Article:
3 March 2017 - In its current iteration, the recently introduced Ad Valorem Stamp Duty (AVD) mandates a 15 per cent flat rate for all residential property transactions in Hong Kong. Unless provided otherwise or specifically exempted as a permanent Hong Kong resident and a first time home buyer, additional rates may apply. Case in point, as an overseas buyer looking to break into the Hong Kong real estate market, in tandem with the AVD, the Buyer’s Stamp Duty imposes an additional 15 per cent, ratcheting up the total cost of purchase by 30 per cent.
Looking to market sentiment, the immediate reaction to the rate increase was characterized by an abrupt slump in demand, buyers defaulting on their agreements and developers suspending unit sales across property projects. Yet the outlook two months on paints a completely different picture, with a clear uptake of property prices and resurgent buyer demand in the primary market , or more aptly the luxury property sector. Though we cannot attribute continued demand within the Hong Kong property market to be brought on by loopholes within the current regulatory regime, we can nonetheless look to the means by which buyers in the market have sought to dampen the costs of the stamp duty.
1. Buying Multiple Properties
According to the Inland Revenue Department, the scope of charge within the stamp duty extends to the total value of each instrument. In effect, if a single contract of sale involved multiple residential properties, for all intents and purposes they will be treated as a single instrument. What this translates to for first time home buyers who are Hong Kong permanent residents, is a lower tax rate levied on the purchase of multiple properties that would otherwise be subject to the 15 per cent flat rate.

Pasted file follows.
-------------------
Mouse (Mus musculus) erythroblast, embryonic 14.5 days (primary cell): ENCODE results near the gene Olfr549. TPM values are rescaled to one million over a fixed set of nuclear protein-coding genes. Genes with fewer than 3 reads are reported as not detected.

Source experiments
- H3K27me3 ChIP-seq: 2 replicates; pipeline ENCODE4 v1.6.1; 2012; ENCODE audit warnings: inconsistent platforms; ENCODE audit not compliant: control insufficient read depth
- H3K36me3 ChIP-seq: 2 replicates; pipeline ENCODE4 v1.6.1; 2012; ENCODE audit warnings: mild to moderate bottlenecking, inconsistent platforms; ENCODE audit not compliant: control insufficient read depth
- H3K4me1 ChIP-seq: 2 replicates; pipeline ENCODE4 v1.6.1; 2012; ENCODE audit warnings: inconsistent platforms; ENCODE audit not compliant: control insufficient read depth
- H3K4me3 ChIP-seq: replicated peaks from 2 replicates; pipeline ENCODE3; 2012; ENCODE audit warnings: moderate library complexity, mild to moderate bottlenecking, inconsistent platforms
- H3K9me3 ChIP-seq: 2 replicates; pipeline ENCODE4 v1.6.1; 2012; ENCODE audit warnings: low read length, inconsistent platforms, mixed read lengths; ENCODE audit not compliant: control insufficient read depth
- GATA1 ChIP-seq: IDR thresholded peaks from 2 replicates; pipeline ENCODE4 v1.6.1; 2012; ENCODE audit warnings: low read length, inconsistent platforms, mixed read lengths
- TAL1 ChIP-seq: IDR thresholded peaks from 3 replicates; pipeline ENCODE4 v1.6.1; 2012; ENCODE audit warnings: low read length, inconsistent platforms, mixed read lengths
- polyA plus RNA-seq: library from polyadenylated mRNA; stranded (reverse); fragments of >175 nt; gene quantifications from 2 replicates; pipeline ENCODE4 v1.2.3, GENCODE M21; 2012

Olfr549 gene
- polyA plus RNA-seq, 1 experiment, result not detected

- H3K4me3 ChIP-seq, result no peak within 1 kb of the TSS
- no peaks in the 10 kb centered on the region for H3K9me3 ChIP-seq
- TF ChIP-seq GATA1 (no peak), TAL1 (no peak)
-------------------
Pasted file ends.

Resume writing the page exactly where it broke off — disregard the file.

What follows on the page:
It is important to note that as the charges levied are subject to the tax authority’s interpretation and concrete guidelines have yet to be issued, this option does not stand on firm legal ground. Nonetheless, referencing Edwin Leong’s case – a billionaire who purchased three luxury apartments on the same day and was subject to the lower tax bracket despite owning multiple properties through his company, the exercise of this option does have market precedent.
2. Having Company Ownership
Edwin Leong’s example also illustrates another means to not only fall under the first-time exemption within the Stamp Duty Ordinance but also avoid the flat rate all together – property ownership via a shell company. As tried and tested tax avoidance vehicles, according to government data and further reported on by Bloomberg, in 2011 the majority of Hong Kong homes worth over HKD20 million were sold via companies.
Buying a shell company which effectively owns the property ultimately nets significant savings, for the costs associated with share transfer only incurs a 0.2 per cent stamp duty. That being said, the required due diligence and potentially complicated legal wrangling does deter the majority of buyers from opting in.
3. Taking Advantage of Developer’s Subsidies
According to Centaline Property Agency, the majority of developers in Hong Kong subsidize 70 per cent of the payable stamp duty. Looking to Cheung Kong Property Holdings and their recent development Crescendo in Yuen Long, they are willing to cut profit margins and subsidize 100 per cent of the stamp duty levied on eight luxury villas. Though promotions for other units in the development do not waive the stamp duty in its entirety, steep discounts are nonetheless proffered to take the sting out of associated costs.
While this applies exclusively to property sales within the primary market, potential buyers can keep an eye on and consider investing in flats within new developments as developers offer up significant cost incentives to drum up sales figures.